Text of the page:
There are several reasons why this failure rate is so high:
- Too often business goals set by corporate executives are not realist,
- The corporate executives are not involved in the daily activities required to make business changes happen, and
- Business strategies are not well communicated throughout all involved functions of every business units to insure success.
In brief, business architecture initiatives are too often not laid out properly in a common language and even less clearly communicated in details to key stakeholders, enterprise architects, project managers and business analysts. This is why only 20% of respondents to an IBM 2014 Survey considered themselves successful in managing change within their corporation4.
Business Architecture: the Link Between the Corporate Executives’ Business Strategies and Business Analysts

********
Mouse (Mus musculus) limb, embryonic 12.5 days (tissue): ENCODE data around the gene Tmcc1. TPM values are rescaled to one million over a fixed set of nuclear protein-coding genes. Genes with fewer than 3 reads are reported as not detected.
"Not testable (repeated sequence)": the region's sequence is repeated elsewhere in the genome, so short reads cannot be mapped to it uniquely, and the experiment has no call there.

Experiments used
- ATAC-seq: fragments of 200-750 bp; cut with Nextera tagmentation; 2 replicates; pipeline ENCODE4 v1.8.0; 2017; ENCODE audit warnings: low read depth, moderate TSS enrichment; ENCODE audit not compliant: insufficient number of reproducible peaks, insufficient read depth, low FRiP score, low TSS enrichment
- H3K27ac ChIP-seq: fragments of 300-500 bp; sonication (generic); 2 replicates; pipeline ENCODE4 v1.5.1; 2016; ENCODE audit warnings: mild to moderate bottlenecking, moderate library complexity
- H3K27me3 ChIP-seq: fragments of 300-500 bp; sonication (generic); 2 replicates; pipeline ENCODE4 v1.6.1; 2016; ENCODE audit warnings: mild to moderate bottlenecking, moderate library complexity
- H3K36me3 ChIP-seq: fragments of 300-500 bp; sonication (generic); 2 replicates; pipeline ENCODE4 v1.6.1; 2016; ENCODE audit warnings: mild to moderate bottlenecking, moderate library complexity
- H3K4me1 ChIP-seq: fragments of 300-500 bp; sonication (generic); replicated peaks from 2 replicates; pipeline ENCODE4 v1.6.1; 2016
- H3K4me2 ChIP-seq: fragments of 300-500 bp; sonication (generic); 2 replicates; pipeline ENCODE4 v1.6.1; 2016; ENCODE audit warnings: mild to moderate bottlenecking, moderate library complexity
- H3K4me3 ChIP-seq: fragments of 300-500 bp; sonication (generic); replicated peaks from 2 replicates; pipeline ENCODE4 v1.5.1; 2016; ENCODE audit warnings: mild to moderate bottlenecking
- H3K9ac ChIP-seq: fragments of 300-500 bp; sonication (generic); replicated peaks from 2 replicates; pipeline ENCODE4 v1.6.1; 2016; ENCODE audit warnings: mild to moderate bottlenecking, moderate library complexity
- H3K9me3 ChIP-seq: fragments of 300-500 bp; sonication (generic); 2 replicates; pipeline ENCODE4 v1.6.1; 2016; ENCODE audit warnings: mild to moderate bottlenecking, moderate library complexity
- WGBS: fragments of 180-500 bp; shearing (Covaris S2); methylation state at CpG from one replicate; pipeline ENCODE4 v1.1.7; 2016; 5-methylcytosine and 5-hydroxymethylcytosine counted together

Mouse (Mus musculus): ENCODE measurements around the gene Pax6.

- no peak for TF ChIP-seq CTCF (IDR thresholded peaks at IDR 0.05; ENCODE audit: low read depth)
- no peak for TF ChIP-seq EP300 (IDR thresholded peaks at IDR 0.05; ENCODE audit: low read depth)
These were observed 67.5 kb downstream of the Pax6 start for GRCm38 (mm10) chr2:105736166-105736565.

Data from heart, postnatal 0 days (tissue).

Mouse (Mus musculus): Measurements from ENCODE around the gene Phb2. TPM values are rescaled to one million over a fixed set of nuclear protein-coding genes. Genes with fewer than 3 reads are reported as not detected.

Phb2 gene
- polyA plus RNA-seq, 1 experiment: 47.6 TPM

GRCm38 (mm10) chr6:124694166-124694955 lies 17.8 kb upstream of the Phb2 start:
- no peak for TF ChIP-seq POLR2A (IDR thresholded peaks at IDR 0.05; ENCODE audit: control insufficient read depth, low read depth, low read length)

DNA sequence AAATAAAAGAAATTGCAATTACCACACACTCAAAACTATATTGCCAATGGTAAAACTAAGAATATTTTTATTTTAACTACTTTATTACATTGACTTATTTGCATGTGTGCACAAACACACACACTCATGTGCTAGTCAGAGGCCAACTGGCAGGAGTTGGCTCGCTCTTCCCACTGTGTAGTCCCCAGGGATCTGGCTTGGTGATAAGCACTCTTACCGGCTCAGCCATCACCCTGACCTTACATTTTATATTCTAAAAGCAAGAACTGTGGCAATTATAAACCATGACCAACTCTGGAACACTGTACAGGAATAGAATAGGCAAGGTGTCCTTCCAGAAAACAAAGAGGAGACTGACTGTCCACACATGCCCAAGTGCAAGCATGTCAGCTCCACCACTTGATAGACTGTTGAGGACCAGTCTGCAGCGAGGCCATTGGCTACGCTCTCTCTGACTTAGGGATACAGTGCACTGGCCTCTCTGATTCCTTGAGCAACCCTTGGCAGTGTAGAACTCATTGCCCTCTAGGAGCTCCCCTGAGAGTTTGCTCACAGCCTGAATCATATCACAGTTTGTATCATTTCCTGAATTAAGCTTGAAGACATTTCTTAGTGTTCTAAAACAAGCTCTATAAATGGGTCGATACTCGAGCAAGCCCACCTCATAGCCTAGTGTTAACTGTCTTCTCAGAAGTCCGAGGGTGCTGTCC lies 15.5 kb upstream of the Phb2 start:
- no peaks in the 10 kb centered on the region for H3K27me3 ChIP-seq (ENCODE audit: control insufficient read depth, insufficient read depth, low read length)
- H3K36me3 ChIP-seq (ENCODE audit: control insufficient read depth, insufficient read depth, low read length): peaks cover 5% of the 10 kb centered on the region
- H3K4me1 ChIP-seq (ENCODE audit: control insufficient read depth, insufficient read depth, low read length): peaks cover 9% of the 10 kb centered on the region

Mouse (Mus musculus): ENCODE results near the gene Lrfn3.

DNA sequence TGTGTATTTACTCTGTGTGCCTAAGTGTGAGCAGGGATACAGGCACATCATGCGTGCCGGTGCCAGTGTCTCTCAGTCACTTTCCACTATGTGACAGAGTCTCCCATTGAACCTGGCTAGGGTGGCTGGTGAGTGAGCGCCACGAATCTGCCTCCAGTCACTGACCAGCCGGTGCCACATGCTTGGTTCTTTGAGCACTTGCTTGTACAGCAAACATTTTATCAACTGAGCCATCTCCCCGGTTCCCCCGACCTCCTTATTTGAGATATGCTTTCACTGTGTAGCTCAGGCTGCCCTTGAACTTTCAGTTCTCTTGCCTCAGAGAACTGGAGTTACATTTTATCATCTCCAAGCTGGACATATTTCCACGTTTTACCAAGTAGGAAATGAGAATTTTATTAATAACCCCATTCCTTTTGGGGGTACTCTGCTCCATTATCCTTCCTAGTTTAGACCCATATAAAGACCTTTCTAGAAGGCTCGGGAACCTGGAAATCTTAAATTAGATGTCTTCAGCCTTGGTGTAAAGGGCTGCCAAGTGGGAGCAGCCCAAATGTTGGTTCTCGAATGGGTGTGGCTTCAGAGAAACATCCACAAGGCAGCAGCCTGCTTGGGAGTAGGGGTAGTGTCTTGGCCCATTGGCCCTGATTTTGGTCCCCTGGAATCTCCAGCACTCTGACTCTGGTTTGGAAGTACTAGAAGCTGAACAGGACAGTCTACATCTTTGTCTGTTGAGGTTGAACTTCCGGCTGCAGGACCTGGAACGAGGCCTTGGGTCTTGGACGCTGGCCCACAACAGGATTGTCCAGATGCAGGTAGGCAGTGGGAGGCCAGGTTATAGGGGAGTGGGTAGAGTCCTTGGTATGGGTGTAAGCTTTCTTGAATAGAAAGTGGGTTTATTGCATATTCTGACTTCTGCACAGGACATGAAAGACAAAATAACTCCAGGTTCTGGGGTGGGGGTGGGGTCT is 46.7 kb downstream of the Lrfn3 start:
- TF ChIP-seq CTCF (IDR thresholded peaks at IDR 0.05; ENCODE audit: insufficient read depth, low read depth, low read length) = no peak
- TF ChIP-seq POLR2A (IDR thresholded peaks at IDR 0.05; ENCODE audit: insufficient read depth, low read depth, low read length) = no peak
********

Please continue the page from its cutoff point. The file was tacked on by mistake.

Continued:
Yet, there are tools out there that can make it easy for Business Architecture teams within a large corporation to communicate a common message while executing business architecture initiatives that will relate to corporate executives, enterprise architects, project managers and business analysts to avoid working in siloes.
For the Information Technology (“IT”) department and their business analysts, business architecture is the elaboration of what the business people are trying to do. It might picture process flows, information flows, corporate goals list, business strategy mappings, capabilities diagrams, requirement planning, product mapping, or simply the currently popular competencies within the corporation. Business architecture needs to be something that business managers can view, have approved and that can afterward be shared with business analysts, project managers and enterprise architects. As mentioned in BPTrends5, Business architecture should not be an abstraction created by the IT department and claimed to be derived from conversations with business managers.